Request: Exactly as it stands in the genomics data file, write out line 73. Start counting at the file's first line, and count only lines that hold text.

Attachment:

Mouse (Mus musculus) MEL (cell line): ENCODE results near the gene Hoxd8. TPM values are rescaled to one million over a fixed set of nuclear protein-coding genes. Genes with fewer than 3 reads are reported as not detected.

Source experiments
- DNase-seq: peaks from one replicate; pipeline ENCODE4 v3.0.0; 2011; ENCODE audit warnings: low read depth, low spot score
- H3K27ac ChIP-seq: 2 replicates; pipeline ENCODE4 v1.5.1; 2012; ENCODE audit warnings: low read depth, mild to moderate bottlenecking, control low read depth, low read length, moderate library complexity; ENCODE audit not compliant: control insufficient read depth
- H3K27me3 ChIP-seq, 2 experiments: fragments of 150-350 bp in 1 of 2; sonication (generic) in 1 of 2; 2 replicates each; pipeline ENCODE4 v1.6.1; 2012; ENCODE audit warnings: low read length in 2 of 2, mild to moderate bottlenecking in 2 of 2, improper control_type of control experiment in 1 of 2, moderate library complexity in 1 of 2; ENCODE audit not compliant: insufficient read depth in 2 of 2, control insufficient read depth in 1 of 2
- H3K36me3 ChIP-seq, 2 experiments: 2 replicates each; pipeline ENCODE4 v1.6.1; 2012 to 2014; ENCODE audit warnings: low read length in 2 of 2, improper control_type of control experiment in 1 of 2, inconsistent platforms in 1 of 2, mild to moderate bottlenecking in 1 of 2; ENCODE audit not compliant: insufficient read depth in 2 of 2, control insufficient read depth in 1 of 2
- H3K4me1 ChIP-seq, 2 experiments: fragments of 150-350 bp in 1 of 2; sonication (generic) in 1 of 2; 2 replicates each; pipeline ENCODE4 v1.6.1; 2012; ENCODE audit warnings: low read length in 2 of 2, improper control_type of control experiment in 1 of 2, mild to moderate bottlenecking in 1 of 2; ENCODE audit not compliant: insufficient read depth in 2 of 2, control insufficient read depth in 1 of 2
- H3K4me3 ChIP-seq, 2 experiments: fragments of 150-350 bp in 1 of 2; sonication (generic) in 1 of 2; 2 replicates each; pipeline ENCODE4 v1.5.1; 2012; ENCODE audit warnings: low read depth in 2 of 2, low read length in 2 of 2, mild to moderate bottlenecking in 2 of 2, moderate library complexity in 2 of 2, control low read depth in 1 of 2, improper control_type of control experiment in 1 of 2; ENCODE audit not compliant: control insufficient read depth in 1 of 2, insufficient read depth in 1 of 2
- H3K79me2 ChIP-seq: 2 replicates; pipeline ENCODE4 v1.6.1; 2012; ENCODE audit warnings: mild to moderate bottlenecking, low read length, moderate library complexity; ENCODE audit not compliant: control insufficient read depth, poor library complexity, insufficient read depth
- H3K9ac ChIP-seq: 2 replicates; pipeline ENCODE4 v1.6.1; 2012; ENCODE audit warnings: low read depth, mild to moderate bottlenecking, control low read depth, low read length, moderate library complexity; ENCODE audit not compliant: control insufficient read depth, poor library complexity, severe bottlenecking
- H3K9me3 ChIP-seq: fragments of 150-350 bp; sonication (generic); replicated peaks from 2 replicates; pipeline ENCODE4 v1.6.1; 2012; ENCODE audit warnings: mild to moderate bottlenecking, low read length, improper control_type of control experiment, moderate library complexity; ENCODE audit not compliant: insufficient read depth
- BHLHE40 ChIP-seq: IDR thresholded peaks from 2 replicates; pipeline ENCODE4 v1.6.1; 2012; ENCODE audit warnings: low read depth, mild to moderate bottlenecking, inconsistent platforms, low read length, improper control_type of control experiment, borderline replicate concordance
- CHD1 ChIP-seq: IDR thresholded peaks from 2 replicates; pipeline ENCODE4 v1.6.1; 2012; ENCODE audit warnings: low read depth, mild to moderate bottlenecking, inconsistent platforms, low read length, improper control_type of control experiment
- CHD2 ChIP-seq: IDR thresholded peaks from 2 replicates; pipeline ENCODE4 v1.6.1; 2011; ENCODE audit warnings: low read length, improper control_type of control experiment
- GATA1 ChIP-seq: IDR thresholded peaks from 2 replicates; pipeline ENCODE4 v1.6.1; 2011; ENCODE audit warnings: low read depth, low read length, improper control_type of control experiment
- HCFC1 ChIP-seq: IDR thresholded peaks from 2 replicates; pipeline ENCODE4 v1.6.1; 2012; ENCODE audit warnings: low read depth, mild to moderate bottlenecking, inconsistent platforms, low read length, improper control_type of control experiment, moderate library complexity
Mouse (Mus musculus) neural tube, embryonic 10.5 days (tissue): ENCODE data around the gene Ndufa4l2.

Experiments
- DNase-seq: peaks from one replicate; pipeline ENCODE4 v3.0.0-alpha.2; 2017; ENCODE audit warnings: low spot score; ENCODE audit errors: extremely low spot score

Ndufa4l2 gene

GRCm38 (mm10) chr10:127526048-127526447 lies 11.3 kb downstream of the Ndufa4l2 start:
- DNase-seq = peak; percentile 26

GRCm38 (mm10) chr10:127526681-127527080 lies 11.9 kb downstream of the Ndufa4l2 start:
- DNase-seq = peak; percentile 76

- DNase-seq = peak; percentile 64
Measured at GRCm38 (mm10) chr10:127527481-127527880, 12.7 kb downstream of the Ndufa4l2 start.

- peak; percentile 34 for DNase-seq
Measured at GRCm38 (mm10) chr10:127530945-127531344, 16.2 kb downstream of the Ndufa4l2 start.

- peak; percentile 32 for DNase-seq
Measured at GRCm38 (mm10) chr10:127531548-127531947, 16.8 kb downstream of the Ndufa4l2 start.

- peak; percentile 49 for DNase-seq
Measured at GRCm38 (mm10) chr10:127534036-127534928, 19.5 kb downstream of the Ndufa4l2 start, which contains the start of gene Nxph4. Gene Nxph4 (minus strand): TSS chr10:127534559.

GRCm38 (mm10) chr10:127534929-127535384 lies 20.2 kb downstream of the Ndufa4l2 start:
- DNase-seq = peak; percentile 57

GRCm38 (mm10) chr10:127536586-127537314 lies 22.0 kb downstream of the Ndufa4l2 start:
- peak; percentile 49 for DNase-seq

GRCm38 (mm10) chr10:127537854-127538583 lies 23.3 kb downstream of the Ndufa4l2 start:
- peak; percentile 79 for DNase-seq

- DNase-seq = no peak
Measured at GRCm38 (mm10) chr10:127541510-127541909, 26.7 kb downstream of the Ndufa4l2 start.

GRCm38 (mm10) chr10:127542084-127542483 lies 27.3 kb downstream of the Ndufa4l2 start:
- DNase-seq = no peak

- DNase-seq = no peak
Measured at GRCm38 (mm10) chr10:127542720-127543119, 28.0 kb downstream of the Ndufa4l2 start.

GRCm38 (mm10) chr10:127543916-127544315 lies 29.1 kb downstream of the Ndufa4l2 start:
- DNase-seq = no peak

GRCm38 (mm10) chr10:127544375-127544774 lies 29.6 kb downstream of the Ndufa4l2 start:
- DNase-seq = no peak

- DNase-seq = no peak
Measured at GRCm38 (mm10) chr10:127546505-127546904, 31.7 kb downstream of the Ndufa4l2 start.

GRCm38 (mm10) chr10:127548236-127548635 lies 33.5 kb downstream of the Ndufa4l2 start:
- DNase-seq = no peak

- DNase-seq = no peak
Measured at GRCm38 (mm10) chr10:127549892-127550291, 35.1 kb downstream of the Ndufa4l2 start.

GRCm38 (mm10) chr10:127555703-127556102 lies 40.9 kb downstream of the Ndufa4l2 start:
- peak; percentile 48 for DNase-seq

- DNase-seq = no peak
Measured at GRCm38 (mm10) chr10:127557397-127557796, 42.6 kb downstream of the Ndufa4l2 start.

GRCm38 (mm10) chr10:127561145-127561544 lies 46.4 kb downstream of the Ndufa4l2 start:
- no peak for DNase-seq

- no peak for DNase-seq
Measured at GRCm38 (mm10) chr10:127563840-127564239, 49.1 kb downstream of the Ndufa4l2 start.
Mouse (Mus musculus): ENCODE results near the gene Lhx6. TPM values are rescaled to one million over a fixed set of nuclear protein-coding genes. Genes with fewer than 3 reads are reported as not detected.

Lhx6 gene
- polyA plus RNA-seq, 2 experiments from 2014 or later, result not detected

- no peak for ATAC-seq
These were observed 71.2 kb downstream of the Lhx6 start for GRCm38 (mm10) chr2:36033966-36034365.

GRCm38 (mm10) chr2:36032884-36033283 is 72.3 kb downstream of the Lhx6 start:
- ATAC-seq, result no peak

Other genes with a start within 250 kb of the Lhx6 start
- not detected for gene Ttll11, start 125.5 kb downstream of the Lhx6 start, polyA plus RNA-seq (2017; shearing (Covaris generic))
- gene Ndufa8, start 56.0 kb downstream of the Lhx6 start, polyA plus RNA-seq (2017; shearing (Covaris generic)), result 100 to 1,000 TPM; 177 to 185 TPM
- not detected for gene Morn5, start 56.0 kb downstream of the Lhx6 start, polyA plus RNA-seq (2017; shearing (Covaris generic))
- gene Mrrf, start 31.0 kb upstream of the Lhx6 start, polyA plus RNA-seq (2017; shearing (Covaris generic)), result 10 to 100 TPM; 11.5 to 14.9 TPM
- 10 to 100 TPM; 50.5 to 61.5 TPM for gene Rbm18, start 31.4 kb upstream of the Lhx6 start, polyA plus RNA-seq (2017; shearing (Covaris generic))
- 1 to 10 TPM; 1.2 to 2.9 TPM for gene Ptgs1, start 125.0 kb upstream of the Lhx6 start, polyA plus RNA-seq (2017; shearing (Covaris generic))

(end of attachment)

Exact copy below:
- not detected for gene Morn5, start 56.0 kb downstream of the Lhx6 start, polyA plus RNA-seq (2017; shearing (Covaris generic))